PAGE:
Health Disparity Defined
Each day, 3,400 people in the United States are diagnosed with cancer, and another 1,500 die from the disease. While these numbers are disturbing in their own right, they also contain fundamental inequities. Racial and ethnic minorities, those with low income or education, and underserved and rural groups represent a greater percentage of these totals compared to the general population. This is called a health disparity.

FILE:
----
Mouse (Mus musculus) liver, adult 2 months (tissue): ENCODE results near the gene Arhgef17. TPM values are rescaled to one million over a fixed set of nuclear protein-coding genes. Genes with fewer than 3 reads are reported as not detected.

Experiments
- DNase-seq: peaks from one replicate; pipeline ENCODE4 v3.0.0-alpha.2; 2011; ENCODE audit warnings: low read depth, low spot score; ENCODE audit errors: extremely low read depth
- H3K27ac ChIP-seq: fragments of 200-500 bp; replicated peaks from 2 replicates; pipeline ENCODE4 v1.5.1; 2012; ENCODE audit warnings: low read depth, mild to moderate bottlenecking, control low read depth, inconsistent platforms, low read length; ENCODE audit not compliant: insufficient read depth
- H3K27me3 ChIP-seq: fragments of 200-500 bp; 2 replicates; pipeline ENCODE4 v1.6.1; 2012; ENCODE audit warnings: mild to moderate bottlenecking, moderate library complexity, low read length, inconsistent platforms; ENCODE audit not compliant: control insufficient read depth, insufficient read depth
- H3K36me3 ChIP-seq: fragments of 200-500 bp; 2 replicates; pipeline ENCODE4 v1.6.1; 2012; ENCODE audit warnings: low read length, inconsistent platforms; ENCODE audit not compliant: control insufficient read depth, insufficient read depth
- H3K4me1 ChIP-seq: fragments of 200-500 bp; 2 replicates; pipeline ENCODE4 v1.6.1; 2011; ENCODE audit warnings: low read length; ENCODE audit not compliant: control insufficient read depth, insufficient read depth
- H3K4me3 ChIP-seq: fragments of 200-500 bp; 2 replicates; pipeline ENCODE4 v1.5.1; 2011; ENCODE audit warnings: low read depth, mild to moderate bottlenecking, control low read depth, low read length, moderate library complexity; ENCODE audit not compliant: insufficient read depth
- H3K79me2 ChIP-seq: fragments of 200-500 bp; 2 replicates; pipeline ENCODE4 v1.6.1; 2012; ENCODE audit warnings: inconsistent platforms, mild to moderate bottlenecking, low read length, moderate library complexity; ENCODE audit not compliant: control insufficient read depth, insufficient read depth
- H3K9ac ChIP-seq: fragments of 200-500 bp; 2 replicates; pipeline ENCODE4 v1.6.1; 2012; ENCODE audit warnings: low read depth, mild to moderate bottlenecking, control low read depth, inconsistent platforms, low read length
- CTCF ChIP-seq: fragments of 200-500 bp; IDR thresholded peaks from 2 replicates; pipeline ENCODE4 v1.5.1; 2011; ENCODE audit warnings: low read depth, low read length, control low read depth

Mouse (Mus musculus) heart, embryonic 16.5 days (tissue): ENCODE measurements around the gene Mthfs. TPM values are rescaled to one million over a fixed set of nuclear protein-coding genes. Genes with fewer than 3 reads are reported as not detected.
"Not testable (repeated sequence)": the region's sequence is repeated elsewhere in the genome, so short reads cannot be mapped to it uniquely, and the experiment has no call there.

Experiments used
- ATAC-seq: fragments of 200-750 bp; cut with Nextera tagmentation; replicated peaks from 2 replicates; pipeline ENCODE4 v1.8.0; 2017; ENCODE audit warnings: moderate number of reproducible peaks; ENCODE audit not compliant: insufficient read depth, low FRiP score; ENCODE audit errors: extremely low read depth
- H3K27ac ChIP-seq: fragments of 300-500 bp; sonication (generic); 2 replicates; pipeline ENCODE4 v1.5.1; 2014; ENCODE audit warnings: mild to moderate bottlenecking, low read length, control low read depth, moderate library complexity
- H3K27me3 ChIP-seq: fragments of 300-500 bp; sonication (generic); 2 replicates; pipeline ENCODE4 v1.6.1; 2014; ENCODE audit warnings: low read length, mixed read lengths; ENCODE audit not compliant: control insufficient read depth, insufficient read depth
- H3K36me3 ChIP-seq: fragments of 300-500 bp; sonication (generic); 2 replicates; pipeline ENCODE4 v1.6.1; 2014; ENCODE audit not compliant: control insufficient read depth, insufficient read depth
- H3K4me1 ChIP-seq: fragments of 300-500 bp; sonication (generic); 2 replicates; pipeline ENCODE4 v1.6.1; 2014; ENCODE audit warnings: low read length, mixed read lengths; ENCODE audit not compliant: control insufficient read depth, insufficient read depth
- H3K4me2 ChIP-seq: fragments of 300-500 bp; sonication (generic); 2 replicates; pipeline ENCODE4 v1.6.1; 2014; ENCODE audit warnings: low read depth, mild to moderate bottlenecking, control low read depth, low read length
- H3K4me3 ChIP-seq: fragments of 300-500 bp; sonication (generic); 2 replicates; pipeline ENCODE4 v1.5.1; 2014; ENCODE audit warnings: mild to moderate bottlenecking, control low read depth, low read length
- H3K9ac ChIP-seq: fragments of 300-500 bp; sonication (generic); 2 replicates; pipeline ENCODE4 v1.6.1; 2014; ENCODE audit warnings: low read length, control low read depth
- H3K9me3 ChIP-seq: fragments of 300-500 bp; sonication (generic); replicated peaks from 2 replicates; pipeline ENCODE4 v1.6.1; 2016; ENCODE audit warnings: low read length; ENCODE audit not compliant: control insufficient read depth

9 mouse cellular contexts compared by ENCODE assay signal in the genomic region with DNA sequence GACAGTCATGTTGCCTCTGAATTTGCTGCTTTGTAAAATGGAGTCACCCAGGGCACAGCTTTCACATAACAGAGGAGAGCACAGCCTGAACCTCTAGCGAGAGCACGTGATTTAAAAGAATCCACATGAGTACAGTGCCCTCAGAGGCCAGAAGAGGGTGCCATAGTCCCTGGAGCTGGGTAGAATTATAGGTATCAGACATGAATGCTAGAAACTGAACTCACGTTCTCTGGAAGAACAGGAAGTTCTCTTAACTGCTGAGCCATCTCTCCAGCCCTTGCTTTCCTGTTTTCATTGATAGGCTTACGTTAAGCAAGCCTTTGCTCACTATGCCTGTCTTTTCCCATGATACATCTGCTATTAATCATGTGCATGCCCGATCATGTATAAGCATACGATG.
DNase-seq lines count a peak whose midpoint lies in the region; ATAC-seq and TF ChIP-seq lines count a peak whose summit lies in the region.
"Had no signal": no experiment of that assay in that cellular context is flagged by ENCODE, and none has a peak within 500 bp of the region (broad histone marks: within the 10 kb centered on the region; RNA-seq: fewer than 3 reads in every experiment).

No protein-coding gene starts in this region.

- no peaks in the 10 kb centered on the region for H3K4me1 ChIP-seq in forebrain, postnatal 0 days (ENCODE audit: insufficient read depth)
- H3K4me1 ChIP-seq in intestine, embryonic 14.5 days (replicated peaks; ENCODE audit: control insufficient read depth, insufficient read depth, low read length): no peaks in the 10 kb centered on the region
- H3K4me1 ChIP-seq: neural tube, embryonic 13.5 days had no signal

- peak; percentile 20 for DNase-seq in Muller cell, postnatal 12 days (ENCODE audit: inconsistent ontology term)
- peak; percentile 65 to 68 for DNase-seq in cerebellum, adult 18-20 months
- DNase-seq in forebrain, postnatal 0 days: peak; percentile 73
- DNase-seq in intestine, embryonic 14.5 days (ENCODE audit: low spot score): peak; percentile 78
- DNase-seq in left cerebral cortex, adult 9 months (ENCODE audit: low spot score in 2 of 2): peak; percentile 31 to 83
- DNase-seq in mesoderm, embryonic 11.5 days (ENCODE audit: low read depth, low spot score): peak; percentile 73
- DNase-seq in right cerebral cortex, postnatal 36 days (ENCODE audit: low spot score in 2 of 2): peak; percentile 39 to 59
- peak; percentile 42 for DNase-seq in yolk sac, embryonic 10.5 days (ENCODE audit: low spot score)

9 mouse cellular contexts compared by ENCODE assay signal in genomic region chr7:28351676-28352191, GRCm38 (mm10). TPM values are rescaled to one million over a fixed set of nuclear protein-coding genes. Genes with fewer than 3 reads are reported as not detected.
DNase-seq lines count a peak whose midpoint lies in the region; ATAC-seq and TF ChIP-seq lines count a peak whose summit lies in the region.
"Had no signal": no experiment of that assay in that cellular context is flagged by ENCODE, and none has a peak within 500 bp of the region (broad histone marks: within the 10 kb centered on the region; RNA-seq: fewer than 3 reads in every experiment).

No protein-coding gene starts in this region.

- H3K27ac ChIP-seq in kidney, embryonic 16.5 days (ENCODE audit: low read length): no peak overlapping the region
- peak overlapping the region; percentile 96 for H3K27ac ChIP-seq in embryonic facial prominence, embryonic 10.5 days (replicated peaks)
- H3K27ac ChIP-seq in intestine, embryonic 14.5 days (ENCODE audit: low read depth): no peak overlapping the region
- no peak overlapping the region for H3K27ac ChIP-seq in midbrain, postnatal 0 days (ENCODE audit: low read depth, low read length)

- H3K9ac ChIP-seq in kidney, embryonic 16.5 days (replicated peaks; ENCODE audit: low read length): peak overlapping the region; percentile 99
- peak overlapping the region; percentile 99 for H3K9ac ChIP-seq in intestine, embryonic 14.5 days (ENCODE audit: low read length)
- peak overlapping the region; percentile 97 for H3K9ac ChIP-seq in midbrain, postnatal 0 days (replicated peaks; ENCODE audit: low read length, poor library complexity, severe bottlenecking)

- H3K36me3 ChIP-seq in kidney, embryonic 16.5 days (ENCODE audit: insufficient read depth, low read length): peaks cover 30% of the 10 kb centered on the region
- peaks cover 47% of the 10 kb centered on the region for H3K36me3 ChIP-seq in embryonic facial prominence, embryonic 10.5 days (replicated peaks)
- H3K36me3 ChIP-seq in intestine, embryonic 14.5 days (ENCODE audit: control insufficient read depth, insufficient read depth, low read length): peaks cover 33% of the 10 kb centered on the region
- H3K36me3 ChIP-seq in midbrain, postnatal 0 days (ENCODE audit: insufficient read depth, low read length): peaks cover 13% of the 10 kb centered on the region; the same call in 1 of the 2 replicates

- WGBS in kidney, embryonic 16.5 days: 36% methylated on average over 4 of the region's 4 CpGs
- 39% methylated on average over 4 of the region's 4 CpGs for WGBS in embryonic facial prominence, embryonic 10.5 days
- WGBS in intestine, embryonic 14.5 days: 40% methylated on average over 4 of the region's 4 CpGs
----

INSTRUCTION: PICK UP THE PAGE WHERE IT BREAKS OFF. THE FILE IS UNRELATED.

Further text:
“A population is a health disparity population if there is a significant disparity in the overall rate of disease incidence, prevalence, morbidity, mortality or survival rates in the population as compared to the health status of the general population.”
Minority Health and Health Disparities Research and Education Act
United States Public Law 106-525 (2000), p. 2498
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